Image courtesy of Scott MacColl

Loch Dubh Nan Geodh

Loch Dubh Nan Geodh is for members only You must be logged in to make a booking. Click here to log in or register.

1st April - 30th September

Dhubn nan geadh is available, but harvesting is ongoing. Until the usual parking area is available please park opposite the caravans (not in thr large turning area as that is where the timber lorries turn. Where possible anglers should make themselves known to the harvesting team without approaching working machinery.

There is a maximum of two rods and visitor bookings are not permitted.

The key for opening the Forestry Gate can be found in a steel box attached to the rear of the wooden direction sign to the left of the gate. The box is sealed with a DFFA padlock and requires a DFFA key for access. The boat key fits padlock.

A parking place has been provided by the access track to the loch with further parking available in a disused quarry ~ 300 metres further along the road on the right.

Additional information

  • Four fish bag limit
  • 12" minimum
  • The boat is berthed at the west side approach from the Loch More to Altnabreac forest road.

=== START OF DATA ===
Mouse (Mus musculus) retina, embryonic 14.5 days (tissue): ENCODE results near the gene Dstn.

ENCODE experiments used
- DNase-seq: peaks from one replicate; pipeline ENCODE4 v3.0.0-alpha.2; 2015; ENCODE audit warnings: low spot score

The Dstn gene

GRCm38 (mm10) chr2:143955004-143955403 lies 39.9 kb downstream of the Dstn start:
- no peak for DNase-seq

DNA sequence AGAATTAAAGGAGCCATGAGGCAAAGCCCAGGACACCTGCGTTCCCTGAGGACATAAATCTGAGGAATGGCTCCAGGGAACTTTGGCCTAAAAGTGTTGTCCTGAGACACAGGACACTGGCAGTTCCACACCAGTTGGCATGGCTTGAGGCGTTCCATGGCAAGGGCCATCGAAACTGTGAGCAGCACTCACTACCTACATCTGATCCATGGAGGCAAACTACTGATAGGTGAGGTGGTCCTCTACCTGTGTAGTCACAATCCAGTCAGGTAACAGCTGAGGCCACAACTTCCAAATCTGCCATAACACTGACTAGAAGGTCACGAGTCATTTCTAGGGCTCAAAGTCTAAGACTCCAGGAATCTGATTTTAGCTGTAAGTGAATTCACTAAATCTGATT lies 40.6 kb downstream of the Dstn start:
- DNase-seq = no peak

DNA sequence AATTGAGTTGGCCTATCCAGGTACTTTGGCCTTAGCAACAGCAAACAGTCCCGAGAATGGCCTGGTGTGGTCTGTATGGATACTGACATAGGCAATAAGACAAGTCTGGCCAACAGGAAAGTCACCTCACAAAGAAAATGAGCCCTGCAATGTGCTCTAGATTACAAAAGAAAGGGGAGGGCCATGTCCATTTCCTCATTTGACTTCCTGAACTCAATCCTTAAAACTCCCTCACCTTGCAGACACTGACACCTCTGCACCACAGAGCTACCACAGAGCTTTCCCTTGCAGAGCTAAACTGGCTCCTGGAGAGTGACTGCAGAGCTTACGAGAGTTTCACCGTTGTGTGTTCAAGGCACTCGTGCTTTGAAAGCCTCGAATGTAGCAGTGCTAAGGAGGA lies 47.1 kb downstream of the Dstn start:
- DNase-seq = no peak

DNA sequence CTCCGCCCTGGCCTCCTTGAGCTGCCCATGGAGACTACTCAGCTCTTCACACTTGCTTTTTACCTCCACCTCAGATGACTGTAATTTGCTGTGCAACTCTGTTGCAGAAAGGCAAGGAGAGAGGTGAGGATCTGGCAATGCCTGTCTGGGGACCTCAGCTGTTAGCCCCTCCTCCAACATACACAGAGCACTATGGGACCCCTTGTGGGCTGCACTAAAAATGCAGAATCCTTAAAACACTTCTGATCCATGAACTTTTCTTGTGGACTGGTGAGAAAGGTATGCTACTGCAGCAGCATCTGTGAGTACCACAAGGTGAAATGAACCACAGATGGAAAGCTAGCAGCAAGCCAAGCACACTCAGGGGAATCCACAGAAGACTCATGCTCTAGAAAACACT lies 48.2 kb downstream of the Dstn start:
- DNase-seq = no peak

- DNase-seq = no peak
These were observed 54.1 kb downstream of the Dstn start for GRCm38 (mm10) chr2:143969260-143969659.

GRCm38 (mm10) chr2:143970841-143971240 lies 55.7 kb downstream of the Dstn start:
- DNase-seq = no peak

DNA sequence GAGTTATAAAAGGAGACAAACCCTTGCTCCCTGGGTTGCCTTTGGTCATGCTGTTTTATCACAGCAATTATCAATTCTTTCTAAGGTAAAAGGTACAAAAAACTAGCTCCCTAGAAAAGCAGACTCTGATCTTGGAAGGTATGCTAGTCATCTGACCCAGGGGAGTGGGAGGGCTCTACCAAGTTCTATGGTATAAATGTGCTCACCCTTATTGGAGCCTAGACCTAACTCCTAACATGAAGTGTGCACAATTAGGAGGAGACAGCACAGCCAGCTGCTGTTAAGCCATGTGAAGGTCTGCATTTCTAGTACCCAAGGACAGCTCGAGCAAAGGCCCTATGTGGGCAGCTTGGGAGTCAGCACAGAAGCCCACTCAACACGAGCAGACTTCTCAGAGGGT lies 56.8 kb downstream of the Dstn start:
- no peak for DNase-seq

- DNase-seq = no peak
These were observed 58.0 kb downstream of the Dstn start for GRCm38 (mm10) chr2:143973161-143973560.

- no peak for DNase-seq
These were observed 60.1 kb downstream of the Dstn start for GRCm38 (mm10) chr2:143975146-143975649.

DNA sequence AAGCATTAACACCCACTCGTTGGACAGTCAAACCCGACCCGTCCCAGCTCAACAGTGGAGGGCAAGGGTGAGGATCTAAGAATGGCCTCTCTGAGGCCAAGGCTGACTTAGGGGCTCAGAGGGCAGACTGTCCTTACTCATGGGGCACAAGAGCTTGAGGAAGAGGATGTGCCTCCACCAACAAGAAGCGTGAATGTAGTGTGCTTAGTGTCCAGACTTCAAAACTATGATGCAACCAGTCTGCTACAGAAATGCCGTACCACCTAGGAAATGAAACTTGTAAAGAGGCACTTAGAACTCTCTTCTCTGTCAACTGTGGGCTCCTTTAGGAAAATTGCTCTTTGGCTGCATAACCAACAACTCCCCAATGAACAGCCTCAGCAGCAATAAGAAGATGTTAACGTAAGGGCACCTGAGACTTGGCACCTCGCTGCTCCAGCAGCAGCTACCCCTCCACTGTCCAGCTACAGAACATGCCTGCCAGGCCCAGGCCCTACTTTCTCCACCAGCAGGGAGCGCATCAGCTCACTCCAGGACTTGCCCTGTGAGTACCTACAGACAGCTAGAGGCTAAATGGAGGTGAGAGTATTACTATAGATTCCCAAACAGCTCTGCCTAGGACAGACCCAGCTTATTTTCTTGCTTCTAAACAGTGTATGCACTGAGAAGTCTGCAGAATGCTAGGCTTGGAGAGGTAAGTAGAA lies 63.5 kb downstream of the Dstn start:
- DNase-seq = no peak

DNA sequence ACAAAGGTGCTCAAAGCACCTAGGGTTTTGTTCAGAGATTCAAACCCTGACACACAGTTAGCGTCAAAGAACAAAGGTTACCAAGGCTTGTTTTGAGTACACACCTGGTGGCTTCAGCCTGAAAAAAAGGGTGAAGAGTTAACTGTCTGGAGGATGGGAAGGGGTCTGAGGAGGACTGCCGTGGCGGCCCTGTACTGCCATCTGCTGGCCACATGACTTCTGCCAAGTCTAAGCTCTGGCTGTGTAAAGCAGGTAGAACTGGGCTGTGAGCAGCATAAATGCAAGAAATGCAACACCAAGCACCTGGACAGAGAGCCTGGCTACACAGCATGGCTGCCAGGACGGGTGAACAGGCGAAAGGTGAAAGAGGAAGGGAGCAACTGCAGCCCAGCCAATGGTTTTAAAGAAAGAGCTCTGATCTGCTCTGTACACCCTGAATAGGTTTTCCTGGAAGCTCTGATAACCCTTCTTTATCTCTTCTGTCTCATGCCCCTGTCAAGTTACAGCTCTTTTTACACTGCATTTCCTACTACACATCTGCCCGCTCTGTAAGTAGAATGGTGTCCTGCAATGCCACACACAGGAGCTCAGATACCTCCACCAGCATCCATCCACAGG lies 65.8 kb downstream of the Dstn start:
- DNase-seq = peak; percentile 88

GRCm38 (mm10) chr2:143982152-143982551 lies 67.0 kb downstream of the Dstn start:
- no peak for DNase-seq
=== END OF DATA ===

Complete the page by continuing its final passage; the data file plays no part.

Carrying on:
• Vehicle access for Fishing only.

Map and locations

Touch here to open the starting point on your mobile device's mapping app.

History of the loch

By Gordon Douglas

Pronounced Doonagay, this is a typical hill loch situated about a mile from the bridge over the Sleoch burn at the Dalnawillan end of Loch More. It was rarely fished but had the reputation of holding some good fish. Its unpopularity was due to the hard slog over rough moor to the loch side. However with the advent of forestation, a fine forestry road has been laid from the turning at the bridge all the way to Altnabreac and further if you venture across the railway which passes within a short distance of the loch. DFFA secured a boat let on the loch a few years ago from the estate . The loch is now surrounded by trees which, of course, alters its character completely by providing more sheltered conditions as opposed to the wild exposed place it used to be.

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